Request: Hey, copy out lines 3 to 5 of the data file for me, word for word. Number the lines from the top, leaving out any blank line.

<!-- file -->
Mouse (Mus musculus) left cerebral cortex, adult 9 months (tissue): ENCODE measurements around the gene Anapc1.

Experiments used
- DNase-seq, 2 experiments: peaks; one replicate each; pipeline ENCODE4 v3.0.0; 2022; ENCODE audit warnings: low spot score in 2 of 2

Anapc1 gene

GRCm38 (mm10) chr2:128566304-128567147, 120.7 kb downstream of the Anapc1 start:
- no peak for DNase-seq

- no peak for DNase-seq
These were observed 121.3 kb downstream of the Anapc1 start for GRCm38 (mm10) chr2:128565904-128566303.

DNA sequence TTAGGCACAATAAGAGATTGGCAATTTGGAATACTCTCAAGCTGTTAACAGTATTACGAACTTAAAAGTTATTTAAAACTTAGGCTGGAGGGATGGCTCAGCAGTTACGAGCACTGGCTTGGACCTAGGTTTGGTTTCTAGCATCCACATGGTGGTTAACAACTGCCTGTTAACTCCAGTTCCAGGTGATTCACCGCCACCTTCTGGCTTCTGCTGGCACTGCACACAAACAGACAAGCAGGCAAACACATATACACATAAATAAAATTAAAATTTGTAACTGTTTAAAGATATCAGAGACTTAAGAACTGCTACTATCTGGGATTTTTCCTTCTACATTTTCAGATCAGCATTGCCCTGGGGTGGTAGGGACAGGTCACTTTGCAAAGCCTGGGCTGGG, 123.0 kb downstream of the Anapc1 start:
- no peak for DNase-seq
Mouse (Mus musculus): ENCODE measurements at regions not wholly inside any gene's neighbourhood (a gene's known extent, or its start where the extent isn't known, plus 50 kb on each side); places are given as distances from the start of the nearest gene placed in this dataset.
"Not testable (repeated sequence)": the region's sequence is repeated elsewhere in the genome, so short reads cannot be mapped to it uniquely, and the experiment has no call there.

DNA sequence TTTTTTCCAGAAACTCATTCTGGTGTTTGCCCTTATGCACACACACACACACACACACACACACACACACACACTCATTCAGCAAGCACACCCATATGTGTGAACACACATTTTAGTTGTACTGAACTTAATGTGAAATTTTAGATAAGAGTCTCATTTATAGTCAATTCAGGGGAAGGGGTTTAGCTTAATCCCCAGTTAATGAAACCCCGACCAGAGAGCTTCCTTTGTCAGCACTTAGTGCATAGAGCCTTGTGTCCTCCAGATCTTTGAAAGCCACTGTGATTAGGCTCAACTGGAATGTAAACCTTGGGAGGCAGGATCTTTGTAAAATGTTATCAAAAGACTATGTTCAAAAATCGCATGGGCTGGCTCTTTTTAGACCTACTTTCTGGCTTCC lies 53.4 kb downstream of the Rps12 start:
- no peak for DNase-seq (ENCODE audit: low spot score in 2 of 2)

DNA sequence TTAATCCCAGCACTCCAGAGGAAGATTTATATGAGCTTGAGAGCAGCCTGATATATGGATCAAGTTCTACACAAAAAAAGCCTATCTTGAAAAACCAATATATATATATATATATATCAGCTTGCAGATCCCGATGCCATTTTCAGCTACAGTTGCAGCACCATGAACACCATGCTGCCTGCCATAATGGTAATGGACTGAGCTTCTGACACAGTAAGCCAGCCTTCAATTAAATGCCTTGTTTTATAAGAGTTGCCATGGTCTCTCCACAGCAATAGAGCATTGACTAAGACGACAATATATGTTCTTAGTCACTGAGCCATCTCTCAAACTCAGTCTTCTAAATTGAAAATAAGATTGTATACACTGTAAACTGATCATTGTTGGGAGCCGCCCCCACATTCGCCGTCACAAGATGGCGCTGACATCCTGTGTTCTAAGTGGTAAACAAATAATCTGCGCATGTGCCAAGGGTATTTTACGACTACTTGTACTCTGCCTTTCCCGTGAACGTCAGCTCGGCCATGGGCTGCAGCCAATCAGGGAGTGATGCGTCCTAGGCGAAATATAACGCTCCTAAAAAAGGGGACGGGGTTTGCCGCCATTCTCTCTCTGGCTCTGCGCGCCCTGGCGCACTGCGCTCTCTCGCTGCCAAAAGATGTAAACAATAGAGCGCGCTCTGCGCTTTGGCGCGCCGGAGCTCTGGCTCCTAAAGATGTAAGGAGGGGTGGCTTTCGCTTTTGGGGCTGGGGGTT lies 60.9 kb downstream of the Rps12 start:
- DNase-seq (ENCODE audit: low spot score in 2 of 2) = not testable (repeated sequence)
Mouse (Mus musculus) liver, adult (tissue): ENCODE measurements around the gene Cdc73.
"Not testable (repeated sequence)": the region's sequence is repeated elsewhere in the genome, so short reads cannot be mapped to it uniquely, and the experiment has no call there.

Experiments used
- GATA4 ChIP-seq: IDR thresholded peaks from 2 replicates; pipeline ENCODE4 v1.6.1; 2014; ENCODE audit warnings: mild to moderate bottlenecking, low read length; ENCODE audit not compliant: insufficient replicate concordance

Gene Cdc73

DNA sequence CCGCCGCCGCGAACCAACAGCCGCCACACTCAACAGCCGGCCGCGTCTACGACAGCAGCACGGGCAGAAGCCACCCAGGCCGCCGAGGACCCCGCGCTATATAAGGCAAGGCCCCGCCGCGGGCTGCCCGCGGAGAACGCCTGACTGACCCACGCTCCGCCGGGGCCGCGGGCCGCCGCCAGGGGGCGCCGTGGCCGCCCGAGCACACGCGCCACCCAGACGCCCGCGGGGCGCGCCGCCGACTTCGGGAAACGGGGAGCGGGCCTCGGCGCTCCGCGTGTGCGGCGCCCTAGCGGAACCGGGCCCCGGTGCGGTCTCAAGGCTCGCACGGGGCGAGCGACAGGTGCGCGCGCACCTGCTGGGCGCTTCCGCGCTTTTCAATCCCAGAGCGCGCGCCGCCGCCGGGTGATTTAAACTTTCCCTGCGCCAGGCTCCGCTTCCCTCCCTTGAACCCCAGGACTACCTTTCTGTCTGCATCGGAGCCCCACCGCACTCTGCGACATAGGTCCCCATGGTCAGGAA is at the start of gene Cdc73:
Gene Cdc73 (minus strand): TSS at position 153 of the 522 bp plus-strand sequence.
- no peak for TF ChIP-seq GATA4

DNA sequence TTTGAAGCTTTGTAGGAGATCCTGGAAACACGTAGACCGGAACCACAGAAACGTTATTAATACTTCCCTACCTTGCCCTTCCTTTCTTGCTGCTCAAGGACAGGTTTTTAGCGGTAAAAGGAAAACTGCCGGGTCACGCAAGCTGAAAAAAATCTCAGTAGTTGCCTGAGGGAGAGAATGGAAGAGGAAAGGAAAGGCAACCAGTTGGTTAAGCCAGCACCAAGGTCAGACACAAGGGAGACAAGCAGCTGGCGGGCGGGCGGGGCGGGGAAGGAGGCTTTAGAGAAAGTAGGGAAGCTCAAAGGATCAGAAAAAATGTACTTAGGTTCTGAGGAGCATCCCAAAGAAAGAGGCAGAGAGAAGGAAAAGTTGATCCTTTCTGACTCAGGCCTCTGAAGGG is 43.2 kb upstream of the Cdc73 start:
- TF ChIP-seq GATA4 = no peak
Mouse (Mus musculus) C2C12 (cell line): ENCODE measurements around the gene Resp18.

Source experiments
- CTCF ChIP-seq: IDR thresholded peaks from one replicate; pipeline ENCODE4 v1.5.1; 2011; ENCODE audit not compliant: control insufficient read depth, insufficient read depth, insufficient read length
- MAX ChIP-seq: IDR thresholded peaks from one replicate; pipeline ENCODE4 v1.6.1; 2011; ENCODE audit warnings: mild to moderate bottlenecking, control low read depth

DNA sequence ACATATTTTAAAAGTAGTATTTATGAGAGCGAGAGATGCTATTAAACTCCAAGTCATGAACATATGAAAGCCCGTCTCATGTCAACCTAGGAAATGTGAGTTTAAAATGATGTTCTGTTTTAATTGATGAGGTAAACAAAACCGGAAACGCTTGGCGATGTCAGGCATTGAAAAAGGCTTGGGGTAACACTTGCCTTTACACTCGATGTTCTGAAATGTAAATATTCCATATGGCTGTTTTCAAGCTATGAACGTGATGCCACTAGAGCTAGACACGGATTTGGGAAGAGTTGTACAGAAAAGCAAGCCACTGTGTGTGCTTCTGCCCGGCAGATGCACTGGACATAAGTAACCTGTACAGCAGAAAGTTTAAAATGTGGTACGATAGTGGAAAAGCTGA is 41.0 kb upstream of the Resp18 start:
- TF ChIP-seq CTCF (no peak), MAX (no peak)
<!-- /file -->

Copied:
- DNase-seq, 2 experiments: peaks; one replicate each; pipeline ENCODE4 v3.0.0; 2022; ENCODE audit warnings: low spot score in 2 of 2

Anapc1 gene

GRCm38 (mm10) chr2:128566304-128567147, 120.7 kb downstream of the Anapc1 start: